The State of COVID at Stuy

Issue 2, Volume 113

By Theo Sassano 

When New York City schools first shut down at the dawn of the COVID-19 pandemic, most did not imagine they would remain that way for a year and a half. When schools fully reopened in 2021 with ample precautions, a return to normalcy seemed far away—yet, a year later, Stuyvesant has reached an in-between. The DOE changed school health regulations by removing the daily health screening requirement and in-school PCR testing, and has decreased test kit distribution from eight to four per month. Some Stuyvesant students’ attitudes toward COVID have changed because of these relaxed health protocols.

For students like senior Talia Hsia, attending school in September 2022 has felt safer than it has been in a few years. “Last year, [COVID] was kind of a big thing for me because we were just emerging out of quarantine and in-person school was really tentative,” she said. “COVID isn’t really at the same level as it was a year ago. I think that the world cannot stay in the same state that it was in at the beginning of the pandemic, especially now that it’s more on an epidemic level.”

On the other hand, junior Kohl Shepherd feels that COVID should not be treated as any less than it was last year. “My current attitude regarding COVID is that it is not over, and I will do everything in my power to not get the virus,” he said. “[I] and everyone in my immediate family have managed to avoid getting COVID through masking and being overall very careful, and I intend to keep it that way.” While the severity of the virus itself has generally decreased from the start of the pandemic, Shepherd acknowledges that the virus is still not fully understood and warrants caution. “COVID, if I did get it, would not kill me, but there are long-term effects of the virus that we don’t know much about, stuff like brain and lung damage, and that’s scary,” he explained.

The debate over COVID’s intensity is most visibly demonstrated in mask-wearing trends, as an increasing number of students have begun to test the waters of masklessness. Junior Yarza Aung, who currently wears a mask to school, is experimenting with the idea of going maskless. “Honestly, I started school this year wearing a mask as a precaution, but I don’t feel like I need it now,” he explained. “COVID is no longer as rampant as it once was, and I feel a lot safer at school in terms of a possible infection spread.”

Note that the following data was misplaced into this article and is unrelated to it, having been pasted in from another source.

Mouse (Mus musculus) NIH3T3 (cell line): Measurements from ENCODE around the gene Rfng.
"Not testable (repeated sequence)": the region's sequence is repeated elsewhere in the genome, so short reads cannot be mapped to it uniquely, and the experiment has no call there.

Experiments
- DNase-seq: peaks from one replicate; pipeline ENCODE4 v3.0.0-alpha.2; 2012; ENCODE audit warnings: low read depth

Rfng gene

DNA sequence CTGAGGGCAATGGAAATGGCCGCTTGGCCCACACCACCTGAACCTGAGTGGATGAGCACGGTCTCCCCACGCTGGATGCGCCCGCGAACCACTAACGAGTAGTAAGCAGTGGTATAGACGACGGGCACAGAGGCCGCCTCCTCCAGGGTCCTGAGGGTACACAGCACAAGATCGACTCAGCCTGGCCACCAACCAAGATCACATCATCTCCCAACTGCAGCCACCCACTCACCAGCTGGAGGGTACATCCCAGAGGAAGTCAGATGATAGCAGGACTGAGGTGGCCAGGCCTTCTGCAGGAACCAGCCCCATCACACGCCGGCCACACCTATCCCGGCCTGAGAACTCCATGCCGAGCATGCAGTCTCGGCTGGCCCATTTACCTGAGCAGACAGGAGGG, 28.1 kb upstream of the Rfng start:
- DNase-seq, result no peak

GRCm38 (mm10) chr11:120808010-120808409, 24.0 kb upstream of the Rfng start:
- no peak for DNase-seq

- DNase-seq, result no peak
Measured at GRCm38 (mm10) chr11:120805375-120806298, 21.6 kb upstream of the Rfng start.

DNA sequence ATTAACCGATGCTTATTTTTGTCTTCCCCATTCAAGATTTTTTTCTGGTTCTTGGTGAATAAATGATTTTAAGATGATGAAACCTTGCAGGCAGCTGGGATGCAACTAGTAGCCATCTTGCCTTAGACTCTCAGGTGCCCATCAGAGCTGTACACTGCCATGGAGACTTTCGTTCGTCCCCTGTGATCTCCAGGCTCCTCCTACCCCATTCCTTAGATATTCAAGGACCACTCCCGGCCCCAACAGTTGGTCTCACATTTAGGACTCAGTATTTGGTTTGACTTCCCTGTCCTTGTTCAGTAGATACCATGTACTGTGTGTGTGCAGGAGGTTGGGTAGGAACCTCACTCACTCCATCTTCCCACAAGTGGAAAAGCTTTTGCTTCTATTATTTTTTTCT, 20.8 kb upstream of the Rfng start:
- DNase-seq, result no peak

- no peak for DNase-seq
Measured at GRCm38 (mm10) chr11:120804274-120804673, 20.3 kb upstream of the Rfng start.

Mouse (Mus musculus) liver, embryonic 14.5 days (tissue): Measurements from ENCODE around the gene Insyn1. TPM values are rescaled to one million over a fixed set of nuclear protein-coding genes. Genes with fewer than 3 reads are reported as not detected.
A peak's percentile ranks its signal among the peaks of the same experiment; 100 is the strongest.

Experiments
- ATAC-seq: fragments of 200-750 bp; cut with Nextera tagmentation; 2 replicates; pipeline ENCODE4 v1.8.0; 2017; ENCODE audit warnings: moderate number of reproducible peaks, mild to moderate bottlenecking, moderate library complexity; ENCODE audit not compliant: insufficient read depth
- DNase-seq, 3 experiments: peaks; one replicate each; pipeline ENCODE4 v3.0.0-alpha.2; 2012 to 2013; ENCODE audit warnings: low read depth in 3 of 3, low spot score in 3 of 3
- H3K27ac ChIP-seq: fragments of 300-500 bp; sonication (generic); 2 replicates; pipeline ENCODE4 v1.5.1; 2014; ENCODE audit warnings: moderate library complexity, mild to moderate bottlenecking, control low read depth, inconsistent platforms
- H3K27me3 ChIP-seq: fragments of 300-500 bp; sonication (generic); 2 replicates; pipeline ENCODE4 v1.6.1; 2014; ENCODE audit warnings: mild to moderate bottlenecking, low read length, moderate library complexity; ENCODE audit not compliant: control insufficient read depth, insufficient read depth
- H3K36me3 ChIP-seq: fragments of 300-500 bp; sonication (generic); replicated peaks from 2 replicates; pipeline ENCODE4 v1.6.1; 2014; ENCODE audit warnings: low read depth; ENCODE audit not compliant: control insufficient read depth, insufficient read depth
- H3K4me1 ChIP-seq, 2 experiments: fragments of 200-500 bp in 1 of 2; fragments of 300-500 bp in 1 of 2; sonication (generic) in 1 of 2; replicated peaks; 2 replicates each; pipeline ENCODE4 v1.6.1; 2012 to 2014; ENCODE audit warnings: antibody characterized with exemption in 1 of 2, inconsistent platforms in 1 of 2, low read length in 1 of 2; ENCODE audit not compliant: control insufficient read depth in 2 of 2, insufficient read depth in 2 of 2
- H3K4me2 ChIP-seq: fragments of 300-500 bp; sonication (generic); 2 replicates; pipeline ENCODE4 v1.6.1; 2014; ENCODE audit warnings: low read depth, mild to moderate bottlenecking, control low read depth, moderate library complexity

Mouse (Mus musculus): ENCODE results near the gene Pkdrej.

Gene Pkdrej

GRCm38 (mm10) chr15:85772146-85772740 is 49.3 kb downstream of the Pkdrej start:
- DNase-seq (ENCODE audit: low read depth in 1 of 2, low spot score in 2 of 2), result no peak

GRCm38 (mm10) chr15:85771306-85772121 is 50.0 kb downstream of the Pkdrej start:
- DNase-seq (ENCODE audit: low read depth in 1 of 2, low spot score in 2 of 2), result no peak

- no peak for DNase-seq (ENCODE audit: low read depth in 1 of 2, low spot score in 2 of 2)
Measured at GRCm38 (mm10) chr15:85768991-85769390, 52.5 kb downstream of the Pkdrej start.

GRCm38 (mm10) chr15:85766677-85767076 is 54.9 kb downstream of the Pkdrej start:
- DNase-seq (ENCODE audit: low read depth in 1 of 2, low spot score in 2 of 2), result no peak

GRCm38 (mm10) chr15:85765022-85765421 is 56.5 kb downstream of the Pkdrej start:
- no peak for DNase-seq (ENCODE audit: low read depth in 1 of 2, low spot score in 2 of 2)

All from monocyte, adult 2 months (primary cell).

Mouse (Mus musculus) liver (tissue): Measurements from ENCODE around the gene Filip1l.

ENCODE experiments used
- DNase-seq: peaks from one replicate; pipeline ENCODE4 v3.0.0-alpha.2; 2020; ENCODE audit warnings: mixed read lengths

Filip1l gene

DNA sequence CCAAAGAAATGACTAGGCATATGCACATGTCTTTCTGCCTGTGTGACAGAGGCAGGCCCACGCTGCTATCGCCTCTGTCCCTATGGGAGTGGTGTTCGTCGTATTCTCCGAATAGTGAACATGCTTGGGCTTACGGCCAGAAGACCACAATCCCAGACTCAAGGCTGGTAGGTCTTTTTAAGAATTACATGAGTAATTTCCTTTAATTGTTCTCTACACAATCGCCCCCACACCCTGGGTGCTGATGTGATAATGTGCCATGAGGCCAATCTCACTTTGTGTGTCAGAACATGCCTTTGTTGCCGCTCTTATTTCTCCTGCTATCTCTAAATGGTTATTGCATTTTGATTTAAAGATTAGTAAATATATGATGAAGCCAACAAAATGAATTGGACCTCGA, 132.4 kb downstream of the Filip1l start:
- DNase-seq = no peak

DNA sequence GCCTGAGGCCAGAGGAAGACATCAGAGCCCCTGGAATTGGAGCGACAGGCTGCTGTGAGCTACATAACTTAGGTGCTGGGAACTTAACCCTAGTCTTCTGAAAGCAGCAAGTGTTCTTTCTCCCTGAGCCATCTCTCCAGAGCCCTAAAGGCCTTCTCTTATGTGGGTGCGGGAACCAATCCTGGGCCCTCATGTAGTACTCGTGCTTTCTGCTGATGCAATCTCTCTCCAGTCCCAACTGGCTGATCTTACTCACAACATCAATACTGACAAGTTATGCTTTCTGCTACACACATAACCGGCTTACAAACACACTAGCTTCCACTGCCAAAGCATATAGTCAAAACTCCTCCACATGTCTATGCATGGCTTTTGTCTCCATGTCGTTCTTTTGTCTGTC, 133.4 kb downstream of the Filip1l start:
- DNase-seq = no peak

While health concerns over COVID lessen, the question of “to mask or not to mask” has started to hinge on the social implications. Hsia, for instance, continues to carry a mask on her out of regard for those she interacts with in the building. “Around people who I know are more comfortable when people do wear masks, I’ll wear masks around them,” she said. “At this point, whether or not I wear a mask is determined much more by social things and whether or not people are comfortable with me wearing one.”

Aung also finds that others’ masking preferences have influenced his own. “Seeing others without masks makes me feel more comfortable with the idea of not wearing one,” he explained. “I definitely wouldn’t want to be the odd one out if everyone else at school had still chosen to keep on their mask.”

The opposite is true for Shepherd, who feels that the health-related decision outweighs any social factors. “If anything, my friends are less careful about COVID and masking than I am,” he said. “I believe that I would continue to wear a mask even if I were literally the only person in the school doing it.”

Freshman Arko Chakrabartiroy also finds few reasons not to wear a mask with COVID in the air. “Wearing a mask helps protect myself, along with my family, friends, teachers, and anyone else I come into contact with,” he said. “Wearing masks is especially important for the vulnerable members of our community, and we owe it to them to continue to practice masking and other safe behavior.”

While the mask debate rages on, students agree that the lack of the DOE health screening has been a relief. “In theory, it catches COVID before someone enters the school building, which is helpful, but in practice, it doesn’t really do much,” Shepherd said. “I think that the annoyance of having to fill it out and show it to the school every morning outweighed the few cases where it actually stopped people [from] entering the building.”

As it is still early in the school year, students’ opinions about COVID are subject to change. The topic is still up in the air: while many feel it is time to move past COVID, others believe it is better to be safe than sorry. A noticeable divide has formed amidst this uncertainty, and only time will tell whether it will clear up or devolve into further complexity.